Amira Hass | Sep 21, 2019 8:09 PM Haaretz.com
    https://www.haaretz.com/polopoly_fs/1.7845463.1568623889!/image/1630556940.jpg_gen/derivatives/headline_1200x630/1630556940.jpg An Israeli machinery demolishes a Palestinian building housing an apartment and a restaurant in Beit Jala in the Israeli-occupied West Bank on August 26, 2019.\ MUSSA ISSA QAWASMA/ REUTERS

    An Israeli outpost has been established in the middle of a World Heritage site, igniting mutual suspicions among the local people. Small wonder a recent protest did so poorly

    Around 50 people came out to demonstrate a week ago Sunday against the new Israeli outpost on the lands of Beit Jala, a Palestinian Christian town in the Bethlehem Governorate of the West Bank. The outpost is being built a few meters above the site where Israel’s High Court of Justice recently approved the razing of the Qassiyeh family’s restaurant and house.

    The low number of protesters, one of them said, may indicate that the town’s people deem the protest a lost cause: They assume they can’t prevent the destruction of their gem of a landscape in the Al-Makhrour valley, virtually their only refuge from the claustrophobic urban enclave of the Bethlehem area.

    Another possible reason for the low attendance is that more efforts have been invested lately in the attempts to solve the unreported crisis that followed the demolition. This has brought to the surface suspicion and hostility between Muslims and Christians, between original residents and refugees and between residents and the Palestinian Authority. It includes masked men, pepper spray, arson and talk about a “land-buyers’ mafia.” The crisis has revealed an exhausted community keeling under Israel’s looming construction plans.

    In June, when settlers first came to level a plot at the top of a green hill and fence it in, Beit Jalans were astonished to find that one of their own may have sold a Jew seven plots of land in the region about 50 years ago. The seller has long since left the country. His family – undoubtedly patriotic – is shocked by the discovery or the suspicion. After all, when a Jew buys land in the heart of the West Bank, Israel makes sure to make it, sooner or later, a de facto sovereign extension, a springboard to broaden Israeli control in the ever dwindling Palestinian space.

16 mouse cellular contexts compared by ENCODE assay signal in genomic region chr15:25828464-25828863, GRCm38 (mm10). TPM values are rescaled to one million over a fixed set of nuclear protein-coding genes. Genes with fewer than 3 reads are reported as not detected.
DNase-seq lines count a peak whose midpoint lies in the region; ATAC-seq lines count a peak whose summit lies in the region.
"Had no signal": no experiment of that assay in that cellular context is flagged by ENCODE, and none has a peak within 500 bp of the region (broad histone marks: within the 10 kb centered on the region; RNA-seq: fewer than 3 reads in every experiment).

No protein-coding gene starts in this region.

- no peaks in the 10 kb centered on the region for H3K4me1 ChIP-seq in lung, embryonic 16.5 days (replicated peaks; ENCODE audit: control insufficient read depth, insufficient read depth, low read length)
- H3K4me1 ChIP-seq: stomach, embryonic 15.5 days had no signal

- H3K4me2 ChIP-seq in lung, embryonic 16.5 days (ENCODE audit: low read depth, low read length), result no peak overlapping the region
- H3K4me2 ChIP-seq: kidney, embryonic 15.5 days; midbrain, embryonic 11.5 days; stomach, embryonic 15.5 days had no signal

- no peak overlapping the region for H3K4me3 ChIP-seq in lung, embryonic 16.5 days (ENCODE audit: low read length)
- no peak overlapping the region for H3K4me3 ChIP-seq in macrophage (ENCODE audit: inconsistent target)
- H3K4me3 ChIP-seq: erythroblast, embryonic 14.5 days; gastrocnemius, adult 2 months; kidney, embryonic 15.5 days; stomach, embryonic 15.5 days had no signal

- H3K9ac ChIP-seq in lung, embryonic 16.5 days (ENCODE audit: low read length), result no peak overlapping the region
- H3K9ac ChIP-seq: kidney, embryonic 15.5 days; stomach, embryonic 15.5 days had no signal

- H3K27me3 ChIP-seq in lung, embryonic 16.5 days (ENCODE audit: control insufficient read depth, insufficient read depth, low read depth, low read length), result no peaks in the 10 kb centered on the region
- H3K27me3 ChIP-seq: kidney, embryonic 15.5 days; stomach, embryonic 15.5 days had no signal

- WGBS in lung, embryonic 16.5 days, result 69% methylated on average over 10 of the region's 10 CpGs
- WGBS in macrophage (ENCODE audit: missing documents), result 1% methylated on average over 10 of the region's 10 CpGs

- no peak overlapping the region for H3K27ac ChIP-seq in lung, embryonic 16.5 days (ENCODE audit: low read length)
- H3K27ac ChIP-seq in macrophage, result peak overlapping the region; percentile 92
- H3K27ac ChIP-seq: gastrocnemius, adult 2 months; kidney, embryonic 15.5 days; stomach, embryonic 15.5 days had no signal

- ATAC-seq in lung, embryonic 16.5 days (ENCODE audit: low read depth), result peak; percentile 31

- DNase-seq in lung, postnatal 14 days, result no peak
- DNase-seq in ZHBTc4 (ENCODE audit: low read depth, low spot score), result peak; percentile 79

https://images.haarets.co.il/image/upload/w_640,q_auto,c_fill,f_auto/fl_any_format.preserve_transparency.progressive:none/v1568621327/1.7845501.1499769609.jpg The new settlement outpost in Beit Jala, this week. Credit Olivier Fitoussi

    At some stage, the Jew who apparently bought the plots sold them to the Jewish National Fund and they were registered as belonging to Himenuta, the JNF subsidiary running the fund’s land. The cautious words “may” and “apparently” are needed here, because land purchases by Jews in the West Bank are not an innocent act, and quite a few forgeries have been discovered over the years. By the time matters are sorted out in Israeli courts, the outpost can turn into a prosperous Jewish neighborhood.

    One could legitimately wonder why the JNF remembered only now to claim the land. When did it buy the land? Was it bought by a front pretending to be a private citizen? All this remains unclear.

    The religious demon

    Some say it was discovered in 2017, or at least suspected, that land had been sold to a Jew. The Qassiyeh family, which has been cultivating one of the seven plots for decades, was waging a legal battle against the Civil Administration’s demolition orders for the restaurant and house. Suddenly, in 2017, Himenuta entered the picture, claiming that the land belongs to it. It’s hard to obtain accurate, full details from everyone involved. But apparently the scope of Himenuta’s claims in the Al-Makhrour valley wasn’t yet clear three years ago.